Baseball Card box break: Topps 2017 Chrome Baseball

Topps Chrome 2017 review
I've been collecting baseball cards for the better part of three decades and consider myself a qualified judge of card design, so I feel comfortable describing the Topps' 2017 base set as uninspiring and poorly crafted.

The silver cross boxes on the bottom and the squooshed 3D logo set to an angle, it's just not crisp. Thankfully, the cards look much better in Topps' Chrome series. There's just something about the chrome that makes even the most putrid of designs shine.

Topps Chrome has been around since 1996. The yearly release often includes a plethora of on-card rookie autographs and this year is no different with Aaron Judge, Andrew Benintendi, Cody Bellinger, and Yoan Moncada all included.

The owner of my local baseball card shop mentioned Topps raised the prices quite a bit this year compared to last, particularly for boxes. I paid $129 on the day of release, though some online outlets are selling hobby boxes for as high as $150. Regular hobby boxes contain 24 packs of four cards. Each box promises two autographs.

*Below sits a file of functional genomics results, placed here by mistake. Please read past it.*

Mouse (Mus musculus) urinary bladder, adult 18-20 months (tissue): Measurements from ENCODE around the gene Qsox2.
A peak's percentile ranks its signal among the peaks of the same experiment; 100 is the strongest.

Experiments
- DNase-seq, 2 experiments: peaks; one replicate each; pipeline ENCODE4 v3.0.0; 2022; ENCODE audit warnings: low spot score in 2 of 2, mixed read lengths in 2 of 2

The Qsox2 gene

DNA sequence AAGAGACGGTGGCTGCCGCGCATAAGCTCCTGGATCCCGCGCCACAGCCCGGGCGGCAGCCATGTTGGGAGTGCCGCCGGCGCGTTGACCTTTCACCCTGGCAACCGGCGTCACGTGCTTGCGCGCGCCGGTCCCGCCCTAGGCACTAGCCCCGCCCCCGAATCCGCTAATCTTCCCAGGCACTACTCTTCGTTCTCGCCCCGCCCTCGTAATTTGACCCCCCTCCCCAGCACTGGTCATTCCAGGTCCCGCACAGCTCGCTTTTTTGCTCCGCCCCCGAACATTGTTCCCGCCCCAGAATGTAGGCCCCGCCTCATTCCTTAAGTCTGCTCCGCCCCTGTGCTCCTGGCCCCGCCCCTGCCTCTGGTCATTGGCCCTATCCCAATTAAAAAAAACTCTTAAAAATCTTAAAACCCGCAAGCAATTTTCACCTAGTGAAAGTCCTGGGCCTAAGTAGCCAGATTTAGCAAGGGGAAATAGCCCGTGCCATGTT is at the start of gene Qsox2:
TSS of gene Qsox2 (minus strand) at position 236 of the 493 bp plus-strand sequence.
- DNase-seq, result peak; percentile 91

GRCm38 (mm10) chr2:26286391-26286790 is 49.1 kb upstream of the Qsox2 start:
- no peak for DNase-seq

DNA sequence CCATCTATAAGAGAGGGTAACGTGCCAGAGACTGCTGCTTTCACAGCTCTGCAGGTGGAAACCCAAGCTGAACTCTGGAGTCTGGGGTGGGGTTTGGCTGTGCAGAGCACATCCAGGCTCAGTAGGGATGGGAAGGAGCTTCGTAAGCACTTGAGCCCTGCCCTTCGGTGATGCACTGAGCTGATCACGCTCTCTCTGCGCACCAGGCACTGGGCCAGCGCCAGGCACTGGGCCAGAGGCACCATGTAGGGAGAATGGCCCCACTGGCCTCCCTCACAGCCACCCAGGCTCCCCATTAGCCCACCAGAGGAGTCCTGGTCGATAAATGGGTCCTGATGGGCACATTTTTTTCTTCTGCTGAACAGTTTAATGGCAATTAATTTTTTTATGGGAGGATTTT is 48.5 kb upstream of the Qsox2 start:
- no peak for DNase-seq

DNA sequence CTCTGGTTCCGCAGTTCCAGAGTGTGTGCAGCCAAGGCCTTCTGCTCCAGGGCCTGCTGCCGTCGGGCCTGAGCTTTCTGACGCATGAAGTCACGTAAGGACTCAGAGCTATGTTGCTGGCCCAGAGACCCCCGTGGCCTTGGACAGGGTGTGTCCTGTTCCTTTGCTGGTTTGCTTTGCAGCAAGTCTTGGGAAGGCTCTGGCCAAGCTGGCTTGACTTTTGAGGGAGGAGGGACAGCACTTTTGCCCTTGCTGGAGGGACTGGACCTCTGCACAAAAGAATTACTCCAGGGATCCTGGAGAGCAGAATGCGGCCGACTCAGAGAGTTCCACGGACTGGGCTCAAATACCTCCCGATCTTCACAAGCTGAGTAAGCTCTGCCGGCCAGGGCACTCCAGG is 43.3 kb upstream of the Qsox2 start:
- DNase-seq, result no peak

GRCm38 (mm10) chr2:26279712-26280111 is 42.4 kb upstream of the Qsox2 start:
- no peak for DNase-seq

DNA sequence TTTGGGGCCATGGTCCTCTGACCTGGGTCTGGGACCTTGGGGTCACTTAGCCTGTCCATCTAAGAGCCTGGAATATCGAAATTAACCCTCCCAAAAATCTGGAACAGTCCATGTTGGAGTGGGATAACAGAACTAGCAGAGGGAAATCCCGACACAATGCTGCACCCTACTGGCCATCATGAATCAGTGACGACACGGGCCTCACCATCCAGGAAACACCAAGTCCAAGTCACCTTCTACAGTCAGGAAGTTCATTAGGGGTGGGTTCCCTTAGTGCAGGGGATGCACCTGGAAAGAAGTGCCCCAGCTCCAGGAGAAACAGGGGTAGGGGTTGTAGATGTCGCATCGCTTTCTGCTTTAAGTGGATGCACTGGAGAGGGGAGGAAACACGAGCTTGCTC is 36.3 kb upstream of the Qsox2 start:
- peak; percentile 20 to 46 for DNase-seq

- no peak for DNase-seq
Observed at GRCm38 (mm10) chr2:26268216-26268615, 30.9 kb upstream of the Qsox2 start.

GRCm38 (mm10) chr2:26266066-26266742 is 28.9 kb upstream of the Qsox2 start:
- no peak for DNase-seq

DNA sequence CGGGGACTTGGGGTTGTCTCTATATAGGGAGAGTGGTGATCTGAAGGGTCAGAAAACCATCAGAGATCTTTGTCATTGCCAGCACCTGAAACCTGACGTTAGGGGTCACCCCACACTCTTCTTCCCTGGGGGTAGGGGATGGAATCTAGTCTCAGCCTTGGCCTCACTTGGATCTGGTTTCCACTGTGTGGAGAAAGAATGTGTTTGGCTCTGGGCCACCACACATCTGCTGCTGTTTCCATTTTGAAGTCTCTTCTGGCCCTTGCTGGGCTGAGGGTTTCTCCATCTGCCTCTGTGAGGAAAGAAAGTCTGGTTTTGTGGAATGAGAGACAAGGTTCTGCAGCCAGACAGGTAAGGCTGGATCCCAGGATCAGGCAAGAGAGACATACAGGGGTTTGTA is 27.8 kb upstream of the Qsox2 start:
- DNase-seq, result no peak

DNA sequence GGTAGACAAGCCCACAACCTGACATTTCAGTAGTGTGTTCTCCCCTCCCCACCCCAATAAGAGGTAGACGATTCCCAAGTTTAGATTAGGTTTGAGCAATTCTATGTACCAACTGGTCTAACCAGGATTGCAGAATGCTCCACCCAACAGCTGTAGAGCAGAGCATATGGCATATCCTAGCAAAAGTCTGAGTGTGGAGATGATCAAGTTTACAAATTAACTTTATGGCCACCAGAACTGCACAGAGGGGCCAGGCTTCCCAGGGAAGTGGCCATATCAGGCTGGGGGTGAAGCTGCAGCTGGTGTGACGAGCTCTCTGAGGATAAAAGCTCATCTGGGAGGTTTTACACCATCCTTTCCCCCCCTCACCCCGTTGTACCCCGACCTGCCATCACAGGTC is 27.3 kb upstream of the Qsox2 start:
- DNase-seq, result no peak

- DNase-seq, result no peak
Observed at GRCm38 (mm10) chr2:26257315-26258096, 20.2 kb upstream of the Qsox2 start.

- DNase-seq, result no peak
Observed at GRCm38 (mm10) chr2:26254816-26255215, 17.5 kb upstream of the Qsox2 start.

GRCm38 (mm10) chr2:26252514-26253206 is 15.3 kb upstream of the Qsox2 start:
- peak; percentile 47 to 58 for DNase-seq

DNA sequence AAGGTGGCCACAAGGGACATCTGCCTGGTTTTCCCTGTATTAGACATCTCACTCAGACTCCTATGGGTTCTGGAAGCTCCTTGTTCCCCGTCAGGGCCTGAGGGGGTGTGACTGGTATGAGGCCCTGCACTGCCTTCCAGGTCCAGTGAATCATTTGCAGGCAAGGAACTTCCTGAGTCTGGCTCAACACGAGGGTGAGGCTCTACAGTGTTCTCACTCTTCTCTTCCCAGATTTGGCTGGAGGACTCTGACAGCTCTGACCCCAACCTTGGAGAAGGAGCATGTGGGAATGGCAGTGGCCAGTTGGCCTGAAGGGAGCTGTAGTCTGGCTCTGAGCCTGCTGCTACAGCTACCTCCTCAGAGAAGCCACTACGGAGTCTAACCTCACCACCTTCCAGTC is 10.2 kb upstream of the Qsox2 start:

The chase is for Judge and his autographs and variations.

The Hits
Autographs: Jorge Alfaro RC, Teoscar Hernandez RC, Jacob deGrom 1987 autograph ??/50 (redemption)
Blue Wave Refractors: Noah Syndergaard blue wave refractor 40/75
Prism Refractors: Correra, Dahl, Yelich, Gurriel
Regular Refractors: Fowler, C. Martinez, F. Hernandez, Porcello, Giolito, A. Sanchez, Britton, Bradley Jr.

Some Thoughts
I pulled a Giancarlo Stanton superfractor in this product last year, so I had a feeling I wouldn't top that and I was correct. I didn't even pull a base version of Judge or Bellinger. I did, however, score a third autograph in the box and the deGrom - though a redemption - made up for an otherwise lousy break.

I think the Chrome inserts in the 1987 wood grain design look outstanding and I'm looking forward to seeing how the deGrom auto turns out.

Rating
3.5/5

Additional Thoughts
They are not part of the Chrome series, but Topps disseminated special silver foil packs for stores and dealers to give away to customers purchasing hobby boxes of Series 1 and Series 2. These cards are stunning and comprise a 100-card set easily found on the secondary market. The Judge card already fetches $20 and there's plenty of other stars and rookies included. The whole 100-card set will probably run you north of $80, but I think it's something that will only increase in value.
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Follow Patrick on Twitter: @PGordonPBR

BY PATRICK GORDON
Managing Editor
pgordon@philadelphiabaseballreview.com

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